CCC has proved before that fingerprints are quite insecure, and that a glass of wine, touched by the victim, and some tape is all you need to fool certain fingerprint reading devices. The also published the fingerprints of former German Interior Minister Wolfgang Schäuble: http://www.h-online.com/newsticker/news/item/CCC-publishes-fingerprints-of-German-Home-Secretary-734713.html
But the cure doesn't help
...maybe you are right in not trusting these devices. Trusting the BSI and the T-Com is however even more silly. They can't even tell secure from insecure systems.
And as others have pointed out: using existing encryption software would have solved the problem. But at the BSI there is nobody who would even know how to get this software.
Guess what OS runs on the phone...
..because that's the real reason behind chosing it. The BSI is notoriously known for warning against anything non-Windows as soon as they can find a reason. Security holes in Windows or IE have nearly never been of any concern for them.
Wonder who pays their bills.
Well, they are also known for having little competence when it comes to IT. Surprise.
Sounds contradicting, but I guess it's not.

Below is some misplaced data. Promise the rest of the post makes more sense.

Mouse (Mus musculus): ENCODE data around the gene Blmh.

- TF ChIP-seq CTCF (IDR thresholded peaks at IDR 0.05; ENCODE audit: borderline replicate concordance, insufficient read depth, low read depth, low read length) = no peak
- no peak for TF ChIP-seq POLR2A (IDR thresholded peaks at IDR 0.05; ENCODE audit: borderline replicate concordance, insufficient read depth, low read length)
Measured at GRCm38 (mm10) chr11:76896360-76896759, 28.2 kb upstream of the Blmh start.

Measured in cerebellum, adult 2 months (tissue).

As someone said before, depressive people often commit suicide on the first upswing. Also known that some anti-depresiva will give a person enough motivation to commit suicide, but not enough energy to feel good.
Lived in a scandinavian country for two years, and I'd say the toughest month is May.
Autumn and winter are no problem as long as Christmas and New Yea rare approaching - in fact, it get's better and better as streets are lit up for Christmas, and holiday is approaching. In January you still have energy from your vacation. In February, you start waiting for the sun, but you just know that February and March are still cold, rainy and dark nearly everywhere.
When it's still mainly cold and wet in May, you really get hopeless.
Should then the sun come out - you will just think "what a nice day to die".